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Culture

Why Los Tigres del Norte, Vicente Fernández and Angélica María are guests of honor at Clinton's Vegas debate party

The Democratic candidate's campaign organized a debate watch party Tuesday night featuring prominent Mexican performers who are influential in the Hispanic community.
19 Oct 2016 – 6:55 PM EDT

Hillary Clinton's campaign organized a Mexican fiesta in Las Vegas, Nevada, Wednesday to watch the final presidential debate, featuring guests of honor who are stars of Mexican pop culture: Los Tigres del Norte, a Mexican norteño group, ranchera singer Vicente Fernández and actress/singer Angélica María.

These Mexican stars not only wield influence in Mexico, but among U.S. Hispanics, too. Plus, all of them come from an older generation, indicating an attempt to appeal to older Latinos. Fernández, for example, retired less than six months ago.

Why Vicente Fernández is still the king of rancheras


The 76-year-old, originally from Guadalajara, has a long and storied career. His rancheras have transcended Mexico’s borders, both to the north and the south, representing Mexican culture worldwide.

He’s also a living example of the possibility of success that comes with hard work and effort; he has humble origins and his career was built slowly over time. He began to sing at friend’s parties in Jalisco, and became well-known in Mexico City. A decade later, in the 1970s, he found international success. His first international hit was " Volver, volver," which became one of Mexico’s most emblematic rancheras.

Around that time, he also had success in film, with works like " La ley del monte."

A prolific discography and a large number of international shows have kept Fernández in the public eye for decades.

Among his awards are "Mr. Amigo," several Billboard Awards, Person of the Year (by the Latin Recording Academy) and a star with his name on the Hollywood Walk of Fame.

Los Tigres del Norte, representatives of the border


This group also got its start in the 1960s and has since grown into the most famous performer of norteña music in Mexico and the world.

They began on the border, first in Mexico, and then slowly found their way to the U.S. side. They now live in San José, California.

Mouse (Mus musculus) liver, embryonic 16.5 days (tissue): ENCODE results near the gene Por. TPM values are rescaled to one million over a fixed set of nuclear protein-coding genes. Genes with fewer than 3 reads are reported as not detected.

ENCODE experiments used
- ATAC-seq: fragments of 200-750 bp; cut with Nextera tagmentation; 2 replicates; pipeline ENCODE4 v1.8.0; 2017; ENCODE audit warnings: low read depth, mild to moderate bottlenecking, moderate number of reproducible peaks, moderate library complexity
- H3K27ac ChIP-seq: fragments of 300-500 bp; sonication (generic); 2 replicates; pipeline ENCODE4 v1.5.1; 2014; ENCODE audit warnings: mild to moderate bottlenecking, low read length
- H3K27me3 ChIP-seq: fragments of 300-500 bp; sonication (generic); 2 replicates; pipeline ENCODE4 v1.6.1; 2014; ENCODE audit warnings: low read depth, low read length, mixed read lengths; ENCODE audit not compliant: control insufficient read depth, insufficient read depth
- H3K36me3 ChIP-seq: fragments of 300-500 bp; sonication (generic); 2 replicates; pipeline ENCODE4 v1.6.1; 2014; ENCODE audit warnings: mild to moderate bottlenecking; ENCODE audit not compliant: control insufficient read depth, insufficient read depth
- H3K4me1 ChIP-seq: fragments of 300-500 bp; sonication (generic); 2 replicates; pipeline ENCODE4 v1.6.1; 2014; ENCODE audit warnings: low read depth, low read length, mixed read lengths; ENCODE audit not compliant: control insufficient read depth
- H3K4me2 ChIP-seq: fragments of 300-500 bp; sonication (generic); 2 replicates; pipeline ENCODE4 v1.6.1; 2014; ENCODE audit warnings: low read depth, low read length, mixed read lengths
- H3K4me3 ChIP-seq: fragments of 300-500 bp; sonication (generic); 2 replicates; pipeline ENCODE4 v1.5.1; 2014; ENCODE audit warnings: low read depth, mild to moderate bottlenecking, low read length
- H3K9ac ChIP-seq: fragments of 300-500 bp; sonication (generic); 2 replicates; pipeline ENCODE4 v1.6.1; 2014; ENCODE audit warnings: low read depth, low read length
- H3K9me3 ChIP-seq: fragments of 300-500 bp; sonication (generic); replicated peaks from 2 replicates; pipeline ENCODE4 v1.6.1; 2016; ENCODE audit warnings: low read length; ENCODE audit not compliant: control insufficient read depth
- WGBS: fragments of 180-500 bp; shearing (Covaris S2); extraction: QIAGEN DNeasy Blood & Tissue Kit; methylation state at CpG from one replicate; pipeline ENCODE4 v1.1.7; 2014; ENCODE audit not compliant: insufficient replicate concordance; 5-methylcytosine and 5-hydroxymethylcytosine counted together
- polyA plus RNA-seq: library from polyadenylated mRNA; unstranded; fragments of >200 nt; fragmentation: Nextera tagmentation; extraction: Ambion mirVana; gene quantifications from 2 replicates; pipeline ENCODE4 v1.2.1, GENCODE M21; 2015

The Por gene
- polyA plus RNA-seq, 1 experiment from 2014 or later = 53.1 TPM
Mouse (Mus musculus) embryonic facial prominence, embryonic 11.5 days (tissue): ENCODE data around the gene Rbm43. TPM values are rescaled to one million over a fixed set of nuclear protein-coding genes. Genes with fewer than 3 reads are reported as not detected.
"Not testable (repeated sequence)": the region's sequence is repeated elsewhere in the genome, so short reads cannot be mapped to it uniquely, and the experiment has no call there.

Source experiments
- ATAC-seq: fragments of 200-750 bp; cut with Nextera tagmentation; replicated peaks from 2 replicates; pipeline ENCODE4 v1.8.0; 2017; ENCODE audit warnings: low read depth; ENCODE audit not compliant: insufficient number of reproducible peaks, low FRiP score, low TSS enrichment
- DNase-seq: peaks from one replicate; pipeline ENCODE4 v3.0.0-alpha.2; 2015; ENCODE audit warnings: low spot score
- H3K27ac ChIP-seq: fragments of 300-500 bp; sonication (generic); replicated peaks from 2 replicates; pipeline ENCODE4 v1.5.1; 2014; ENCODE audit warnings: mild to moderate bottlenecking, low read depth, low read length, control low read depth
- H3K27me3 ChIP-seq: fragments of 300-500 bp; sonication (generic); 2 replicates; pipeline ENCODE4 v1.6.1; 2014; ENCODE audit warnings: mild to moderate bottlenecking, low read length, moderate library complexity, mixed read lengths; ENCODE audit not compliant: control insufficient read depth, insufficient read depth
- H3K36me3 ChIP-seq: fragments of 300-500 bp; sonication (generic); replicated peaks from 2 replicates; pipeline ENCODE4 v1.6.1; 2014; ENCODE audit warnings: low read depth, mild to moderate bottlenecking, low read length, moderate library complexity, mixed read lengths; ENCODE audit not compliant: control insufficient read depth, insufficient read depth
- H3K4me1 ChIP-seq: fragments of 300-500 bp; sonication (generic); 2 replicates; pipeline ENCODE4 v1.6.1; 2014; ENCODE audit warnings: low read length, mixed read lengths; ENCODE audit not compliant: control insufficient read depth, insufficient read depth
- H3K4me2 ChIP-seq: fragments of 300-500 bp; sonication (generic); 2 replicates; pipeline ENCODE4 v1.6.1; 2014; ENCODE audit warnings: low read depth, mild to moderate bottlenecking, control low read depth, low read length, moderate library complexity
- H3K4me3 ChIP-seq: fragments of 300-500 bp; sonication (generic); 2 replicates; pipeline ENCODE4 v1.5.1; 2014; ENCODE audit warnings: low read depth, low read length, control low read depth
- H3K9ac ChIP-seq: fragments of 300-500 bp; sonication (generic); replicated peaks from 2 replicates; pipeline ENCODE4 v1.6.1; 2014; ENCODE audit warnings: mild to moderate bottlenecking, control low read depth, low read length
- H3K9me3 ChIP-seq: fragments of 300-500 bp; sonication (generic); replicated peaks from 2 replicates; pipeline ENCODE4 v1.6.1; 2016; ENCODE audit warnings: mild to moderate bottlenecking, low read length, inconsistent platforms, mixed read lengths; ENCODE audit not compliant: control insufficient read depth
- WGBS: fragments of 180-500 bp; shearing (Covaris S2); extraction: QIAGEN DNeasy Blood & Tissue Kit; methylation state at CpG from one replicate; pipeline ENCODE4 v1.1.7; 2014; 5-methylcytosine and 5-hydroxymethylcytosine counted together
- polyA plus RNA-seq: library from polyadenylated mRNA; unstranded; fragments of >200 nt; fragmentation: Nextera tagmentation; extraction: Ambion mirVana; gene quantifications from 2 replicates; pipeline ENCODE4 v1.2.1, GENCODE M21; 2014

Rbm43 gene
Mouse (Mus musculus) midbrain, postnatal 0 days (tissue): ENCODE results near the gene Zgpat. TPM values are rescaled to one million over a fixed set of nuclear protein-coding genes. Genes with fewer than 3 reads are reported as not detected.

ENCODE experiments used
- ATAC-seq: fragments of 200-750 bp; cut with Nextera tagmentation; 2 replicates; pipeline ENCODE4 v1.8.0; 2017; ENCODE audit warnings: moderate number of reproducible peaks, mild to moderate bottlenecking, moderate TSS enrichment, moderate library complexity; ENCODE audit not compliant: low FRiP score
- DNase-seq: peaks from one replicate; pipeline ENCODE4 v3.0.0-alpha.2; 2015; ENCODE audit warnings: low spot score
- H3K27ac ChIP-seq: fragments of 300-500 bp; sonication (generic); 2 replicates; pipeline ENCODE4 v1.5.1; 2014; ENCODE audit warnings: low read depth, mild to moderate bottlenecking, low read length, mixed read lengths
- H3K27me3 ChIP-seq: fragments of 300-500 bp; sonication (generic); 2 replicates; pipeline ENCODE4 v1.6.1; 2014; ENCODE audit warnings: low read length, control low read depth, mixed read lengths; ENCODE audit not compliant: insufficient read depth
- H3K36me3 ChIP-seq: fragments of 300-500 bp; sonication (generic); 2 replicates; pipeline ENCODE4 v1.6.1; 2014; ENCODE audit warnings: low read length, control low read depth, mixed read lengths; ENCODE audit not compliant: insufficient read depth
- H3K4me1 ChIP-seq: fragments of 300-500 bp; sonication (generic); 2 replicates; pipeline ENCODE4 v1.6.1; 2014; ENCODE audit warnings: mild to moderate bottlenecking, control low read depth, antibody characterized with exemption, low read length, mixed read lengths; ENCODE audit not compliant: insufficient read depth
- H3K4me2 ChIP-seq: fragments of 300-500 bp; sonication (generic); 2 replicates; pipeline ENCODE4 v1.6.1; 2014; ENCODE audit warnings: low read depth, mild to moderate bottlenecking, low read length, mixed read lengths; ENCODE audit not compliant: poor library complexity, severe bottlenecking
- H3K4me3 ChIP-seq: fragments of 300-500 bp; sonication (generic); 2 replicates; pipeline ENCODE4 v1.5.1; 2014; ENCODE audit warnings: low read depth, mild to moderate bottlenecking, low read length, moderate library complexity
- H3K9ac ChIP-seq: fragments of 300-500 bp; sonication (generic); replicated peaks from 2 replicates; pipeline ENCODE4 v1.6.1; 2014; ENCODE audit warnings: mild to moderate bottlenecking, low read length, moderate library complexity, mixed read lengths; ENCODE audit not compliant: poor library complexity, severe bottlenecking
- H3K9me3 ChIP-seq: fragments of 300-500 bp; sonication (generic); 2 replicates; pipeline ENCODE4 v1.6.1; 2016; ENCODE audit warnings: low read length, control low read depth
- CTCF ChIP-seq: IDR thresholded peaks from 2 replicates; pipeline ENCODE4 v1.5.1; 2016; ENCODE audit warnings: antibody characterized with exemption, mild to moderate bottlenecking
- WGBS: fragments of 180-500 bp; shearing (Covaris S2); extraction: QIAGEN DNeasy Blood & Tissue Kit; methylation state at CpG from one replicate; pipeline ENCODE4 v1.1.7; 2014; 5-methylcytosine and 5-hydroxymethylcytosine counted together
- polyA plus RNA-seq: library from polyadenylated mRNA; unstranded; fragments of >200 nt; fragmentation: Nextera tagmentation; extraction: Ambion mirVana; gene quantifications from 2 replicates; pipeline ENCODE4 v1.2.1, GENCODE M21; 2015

Their success has been influenced, in part, by the fact that corridos have spread in popularity around the world. The controversial songs, which tell epic stories of characters from the north, have been linked to drug trafficking. Courts have even considered bans on the songs.

Controversy aside, the band has sold some 30 million albums and has won awards and Grammy nominations, not to mention huge sold-out shows.

Angélica María: a beloved cultural icon


Daughter of an American musician, Angélica María, now 72, was born in New Orleans and is one of the most famous figures in Mexican popular culture.

The actress and singer began her career at age four as a film actress, including an appearance with Pedro Infante, the biggest icon of Mexican popular culture in the last century during the so-called Golden Cinema era. She later became one of a new breed of rock and roll singers.

Charismatic, beautiful and accessible, as well as free of personal scandals, she acted in both dramas and comedies, which helped win over the public who knew her as a child and regarded her almost as family and a role model. She was known at the time as the “high school sweetheart,” and then, as her fame spread across the country, she would become “Mexico's girlfriend.”

Angelica Maria's fame also reached across Latin America and even to the United States where she won a Grammy in 2008.


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